As published in Scotsman Guide's Commercial Edition, May 2012.
It is no secret that many commercial real estate loans that were made at the height of the market are reaching maturity this year and in the next few years. These maturing loans are creating challenges and opportunities in the marketplace. Lenders are well aware of potential implications and are looking for the best options to improve their outcomes, and alert investors also will be in the market for bargains.
Commercial mortgage brokers must stay on top of the ever-changing lending landscape and be able to step up to help clients who are in need of financing or refinancing. And one area that can be of interest for all parties involved is how to make the best of receiverships and receivership sales.
Receivers are independent, court- appointed third parties that take part in the marketing and sale of assets. They work on managing the operations and preserving the value of an asset that is enduring a commercial-loan default and pending legal action. A receiver’s purpose is to protect the asset that serves as collateral for the loan.
Although nationwide figures show a decline in distressed commercial real estate in 2011, there seems to be a growing trend of sales through receiverships. This shift is likely to continue and perhaps expand as many loans issued in the mid- to late-2000s begin to mature. Because commercial loans are for terms typically ranging from five years to 10 years, the impact likely will be spread out over the coming years.
For example, commercial mortgage-backed securities (CMBS) debts valued at $22.5 billion matured this past year, according to Fitch Ratings. By some estimates, that number could reach $50 billion this year. In addition, 65 percent of the $1.7 trillion of CMBS maturing between 2012 and 2016 likely will not qualify for refinancing — although some loans may be extended to avoid default.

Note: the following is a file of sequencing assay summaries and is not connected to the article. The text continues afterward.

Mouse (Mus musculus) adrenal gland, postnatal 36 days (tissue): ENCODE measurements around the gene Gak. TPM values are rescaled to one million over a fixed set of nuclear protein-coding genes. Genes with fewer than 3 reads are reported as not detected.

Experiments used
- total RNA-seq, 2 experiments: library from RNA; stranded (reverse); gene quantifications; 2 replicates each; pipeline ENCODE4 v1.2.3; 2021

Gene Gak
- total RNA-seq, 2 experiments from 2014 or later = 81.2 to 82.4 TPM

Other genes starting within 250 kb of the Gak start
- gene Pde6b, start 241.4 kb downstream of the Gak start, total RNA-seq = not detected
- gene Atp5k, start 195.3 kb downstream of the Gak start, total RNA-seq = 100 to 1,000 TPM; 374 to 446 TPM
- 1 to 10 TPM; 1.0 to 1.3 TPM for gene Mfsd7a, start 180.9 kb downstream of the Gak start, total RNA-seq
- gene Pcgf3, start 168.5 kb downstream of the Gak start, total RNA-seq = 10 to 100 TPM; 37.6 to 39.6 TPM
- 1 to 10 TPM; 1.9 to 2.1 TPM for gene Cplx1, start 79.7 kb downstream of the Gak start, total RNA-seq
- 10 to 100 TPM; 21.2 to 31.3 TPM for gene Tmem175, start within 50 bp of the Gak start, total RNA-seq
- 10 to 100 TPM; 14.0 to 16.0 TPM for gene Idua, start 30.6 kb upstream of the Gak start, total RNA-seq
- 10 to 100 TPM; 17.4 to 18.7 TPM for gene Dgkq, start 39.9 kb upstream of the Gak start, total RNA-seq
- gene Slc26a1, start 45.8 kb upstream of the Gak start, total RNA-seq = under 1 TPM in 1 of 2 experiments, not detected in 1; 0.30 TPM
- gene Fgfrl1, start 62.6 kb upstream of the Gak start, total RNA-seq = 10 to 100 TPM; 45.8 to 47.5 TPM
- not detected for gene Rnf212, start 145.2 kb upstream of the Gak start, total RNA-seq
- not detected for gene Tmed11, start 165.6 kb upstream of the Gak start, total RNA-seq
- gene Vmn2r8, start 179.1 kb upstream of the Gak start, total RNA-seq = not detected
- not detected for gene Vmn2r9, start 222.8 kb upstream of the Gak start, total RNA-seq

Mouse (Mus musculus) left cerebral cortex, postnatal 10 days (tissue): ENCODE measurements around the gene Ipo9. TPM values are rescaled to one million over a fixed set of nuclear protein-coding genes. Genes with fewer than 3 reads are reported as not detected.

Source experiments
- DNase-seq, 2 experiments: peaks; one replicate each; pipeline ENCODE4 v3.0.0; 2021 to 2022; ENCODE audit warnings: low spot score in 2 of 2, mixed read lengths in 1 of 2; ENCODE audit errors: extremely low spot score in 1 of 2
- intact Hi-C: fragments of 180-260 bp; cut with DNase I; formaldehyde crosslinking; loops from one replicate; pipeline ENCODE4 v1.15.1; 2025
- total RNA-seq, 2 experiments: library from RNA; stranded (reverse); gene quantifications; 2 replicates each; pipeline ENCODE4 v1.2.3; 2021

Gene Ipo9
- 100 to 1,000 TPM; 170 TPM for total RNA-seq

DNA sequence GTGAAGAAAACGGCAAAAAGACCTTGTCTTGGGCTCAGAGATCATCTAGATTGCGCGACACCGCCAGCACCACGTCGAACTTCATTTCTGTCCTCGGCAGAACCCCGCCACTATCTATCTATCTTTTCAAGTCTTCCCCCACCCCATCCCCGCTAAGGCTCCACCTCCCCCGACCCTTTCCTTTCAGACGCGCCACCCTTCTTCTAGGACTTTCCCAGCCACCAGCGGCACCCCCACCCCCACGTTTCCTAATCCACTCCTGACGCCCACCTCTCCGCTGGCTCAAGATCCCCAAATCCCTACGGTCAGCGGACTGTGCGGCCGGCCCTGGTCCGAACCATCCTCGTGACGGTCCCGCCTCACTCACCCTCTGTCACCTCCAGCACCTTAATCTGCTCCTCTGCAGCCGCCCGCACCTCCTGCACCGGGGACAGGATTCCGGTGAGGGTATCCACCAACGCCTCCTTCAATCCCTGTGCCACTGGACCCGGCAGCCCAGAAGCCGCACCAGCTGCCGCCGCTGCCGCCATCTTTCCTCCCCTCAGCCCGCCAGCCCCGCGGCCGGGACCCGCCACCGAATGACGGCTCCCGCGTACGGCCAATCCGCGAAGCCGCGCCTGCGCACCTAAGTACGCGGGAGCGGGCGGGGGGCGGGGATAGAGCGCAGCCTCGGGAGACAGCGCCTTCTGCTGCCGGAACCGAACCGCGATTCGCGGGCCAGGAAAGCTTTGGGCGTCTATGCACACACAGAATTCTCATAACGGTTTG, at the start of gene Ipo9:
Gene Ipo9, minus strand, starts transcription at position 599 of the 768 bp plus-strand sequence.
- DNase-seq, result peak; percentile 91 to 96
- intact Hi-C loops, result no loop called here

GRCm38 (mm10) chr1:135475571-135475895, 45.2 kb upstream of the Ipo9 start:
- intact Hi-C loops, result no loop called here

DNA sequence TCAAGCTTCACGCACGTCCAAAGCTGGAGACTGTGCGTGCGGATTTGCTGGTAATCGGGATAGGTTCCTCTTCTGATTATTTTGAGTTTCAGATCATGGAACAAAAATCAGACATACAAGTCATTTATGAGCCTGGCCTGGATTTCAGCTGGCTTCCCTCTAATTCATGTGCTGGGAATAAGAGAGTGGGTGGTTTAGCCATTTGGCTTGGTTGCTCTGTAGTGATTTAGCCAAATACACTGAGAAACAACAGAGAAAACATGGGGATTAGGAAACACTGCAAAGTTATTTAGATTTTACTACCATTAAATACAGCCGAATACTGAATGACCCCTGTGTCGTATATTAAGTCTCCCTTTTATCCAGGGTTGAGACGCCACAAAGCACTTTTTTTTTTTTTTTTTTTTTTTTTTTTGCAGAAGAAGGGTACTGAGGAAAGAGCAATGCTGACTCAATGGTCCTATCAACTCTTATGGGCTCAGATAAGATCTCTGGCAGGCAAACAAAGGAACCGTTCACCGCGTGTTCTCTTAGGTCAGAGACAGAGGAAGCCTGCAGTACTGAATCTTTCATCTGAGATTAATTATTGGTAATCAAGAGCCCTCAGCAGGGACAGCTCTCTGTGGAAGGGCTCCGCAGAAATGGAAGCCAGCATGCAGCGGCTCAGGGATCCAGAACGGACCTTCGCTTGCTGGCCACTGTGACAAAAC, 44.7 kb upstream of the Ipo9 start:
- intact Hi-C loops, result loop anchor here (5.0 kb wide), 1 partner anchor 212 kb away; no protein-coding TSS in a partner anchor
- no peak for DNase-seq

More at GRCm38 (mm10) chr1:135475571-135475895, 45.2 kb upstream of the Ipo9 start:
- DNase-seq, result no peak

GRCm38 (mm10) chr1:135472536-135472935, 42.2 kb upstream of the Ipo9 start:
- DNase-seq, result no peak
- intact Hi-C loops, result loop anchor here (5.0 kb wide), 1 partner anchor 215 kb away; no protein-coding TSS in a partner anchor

The increasing participation of receivers in the disposition process is fundamentally built on the ability to expedite the sale in addition to the capacity to properly maintain an asset. When workout solutions failed, historically lenders would simply foreclose on the security for a loan — the real property — and sell the assets. Unfortunately, the foreclosure process is neither swift nor simple. Consequently, the process allows the borrower to let the property deteriorate, which diminishes its value. In comparison, protecting and potentially improving an asset to maximize its value for a potential sale is a better route out of a problem property than a traditional foreclosure.
With a timely sale, the price potential often is improved as well as the perception of the business’ stability. That reduces the amount of time vendors, customers and employees need to fret about their future.
Another benefit to receivership is that the lender never enters the chain of title or has to own and/or operate the property. A receiver also will work to preserve leases, thus stabilizing the property’s value. Keep in mind that the receiver may not have the same obligation a lender has regarding debts that predate the receivership — essentially clearing the books for prospective buyers.
As with most areas of the real estate market today, there are a variety of rules and regulations surrounding distressed assets and receivers. It is advantageous to all parties involved to stay informed and aware of laws and issues in their respective locales. The receiver’s knowledge and its legal team come into play in understanding the laws from state to state.
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